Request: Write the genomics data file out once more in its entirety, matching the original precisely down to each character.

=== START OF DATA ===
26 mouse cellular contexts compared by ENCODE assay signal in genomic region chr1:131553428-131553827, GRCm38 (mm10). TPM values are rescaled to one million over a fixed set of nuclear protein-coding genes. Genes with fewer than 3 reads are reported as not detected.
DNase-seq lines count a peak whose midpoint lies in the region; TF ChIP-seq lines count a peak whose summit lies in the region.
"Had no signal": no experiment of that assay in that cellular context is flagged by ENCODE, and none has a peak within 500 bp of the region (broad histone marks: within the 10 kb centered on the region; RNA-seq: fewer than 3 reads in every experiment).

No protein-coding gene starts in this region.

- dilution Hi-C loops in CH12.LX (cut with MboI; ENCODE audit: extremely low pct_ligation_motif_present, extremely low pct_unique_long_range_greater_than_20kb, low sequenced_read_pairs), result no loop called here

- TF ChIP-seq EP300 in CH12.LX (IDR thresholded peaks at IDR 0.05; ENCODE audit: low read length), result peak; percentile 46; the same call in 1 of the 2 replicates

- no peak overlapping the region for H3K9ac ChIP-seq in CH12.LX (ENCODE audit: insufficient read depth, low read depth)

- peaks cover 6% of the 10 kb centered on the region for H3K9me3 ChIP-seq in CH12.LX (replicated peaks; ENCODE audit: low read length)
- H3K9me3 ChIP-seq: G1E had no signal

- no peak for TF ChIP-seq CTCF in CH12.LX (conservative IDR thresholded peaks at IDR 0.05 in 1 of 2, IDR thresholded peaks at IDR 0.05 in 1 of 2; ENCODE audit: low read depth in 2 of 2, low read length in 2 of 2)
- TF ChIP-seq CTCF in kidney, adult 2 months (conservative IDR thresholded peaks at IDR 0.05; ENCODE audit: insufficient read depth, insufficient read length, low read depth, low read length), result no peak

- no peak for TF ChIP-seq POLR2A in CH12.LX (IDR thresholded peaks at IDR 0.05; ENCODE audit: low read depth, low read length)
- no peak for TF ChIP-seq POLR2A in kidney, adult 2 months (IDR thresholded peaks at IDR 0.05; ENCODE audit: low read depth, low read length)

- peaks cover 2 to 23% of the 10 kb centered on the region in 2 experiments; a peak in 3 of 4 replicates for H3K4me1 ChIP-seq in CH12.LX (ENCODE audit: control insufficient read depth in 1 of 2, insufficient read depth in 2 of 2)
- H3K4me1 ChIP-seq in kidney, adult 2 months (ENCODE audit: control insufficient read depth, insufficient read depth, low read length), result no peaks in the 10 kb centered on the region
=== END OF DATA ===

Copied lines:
26 mouse cellular contexts compared by ENCODE assay signal in genomic region chr1:131553428-131553827, GRCm38 (mm10). TPM values are rescaled to one million over a fixed set of nuclear protein-coding genes. Genes with fewer than 3 reads are reported as not detected.
DNase-seq lines count a peak whose midpoint lies in the region; TF ChIP-seq lines count a peak whose summit lies in the region.
"Had no signal": no experiment of that assay in that cellular context is flagged by ENCODE, and none has a peak within 500 bp of the region (broad histone marks: within the 10 kb centered on the region; RNA-seq: fewer than 3 reads in every experiment).

No protein-coding gene starts in this region.

- dilution Hi-C loops in CH12.LX (cut with MboI; ENCODE audit: extremely low pct_ligation_motif_present, extremely low pct_unique_long_range_greater_than_20kb, low sequenced_read_pairs), result no loop called here

- TF ChIP-seq EP300 in CH12.LX (IDR thresholded peaks at IDR 0.05; ENCODE audit: low read length), result peak; percentile 46; the same call in 1 of the 2 replicates

- no peak overlapping the region for H3K9ac ChIP-seq in CH12.LX (ENCODE audit: insufficient read depth, low read depth)

- peaks cover 6% of the 10 kb centered on the region for H3K9me3 ChIP-seq in CH12.LX (replicated peaks; ENCODE audit: low read length)
- H3K9me3 ChIP-seq: G1E had no signal

- no peak for TF ChIP-seq CTCF in CH12.LX (conservative IDR thresholded peaks at IDR 0.05 in 1 of 2, IDR thresholded peaks at IDR 0.05 in 1 of 2; ENCODE audit: low read depth in 2 of 2, low read length in 2 of 2)
- TF ChIP-seq CTCF in kidney, adult 2 months (conservative IDR thresholded peaks at IDR 0.05; ENCODE audit: insufficient read depth, insufficient read length, low read depth, low read length), result no peak

- no peak for TF ChIP-seq POLR2A in CH12.LX (IDR thresholded peaks at IDR 0.05; ENCODE audit: low read depth, low read length)
- no peak for TF ChIP-seq POLR2A in kidney, adult 2 months (IDR thresholded peaks at IDR 0.05; ENCODE audit: low read depth, low read length)

- peaks cover 2 to 23% of the 10 kb centered on the region in 2 experiments; a peak in 3 of 4 replicates for H3K4me1 ChIP-seq in CH12.LX (ENCODE audit: control insufficient read depth in 1 of 2, insufficient read depth in 2 of 2)
- H3K4me1 ChIP-seq in kidney, adult 2 months (ENCODE audit: control insufficient read depth, insufficient read depth, low read length), result no peaks in the 10 kb centered on the region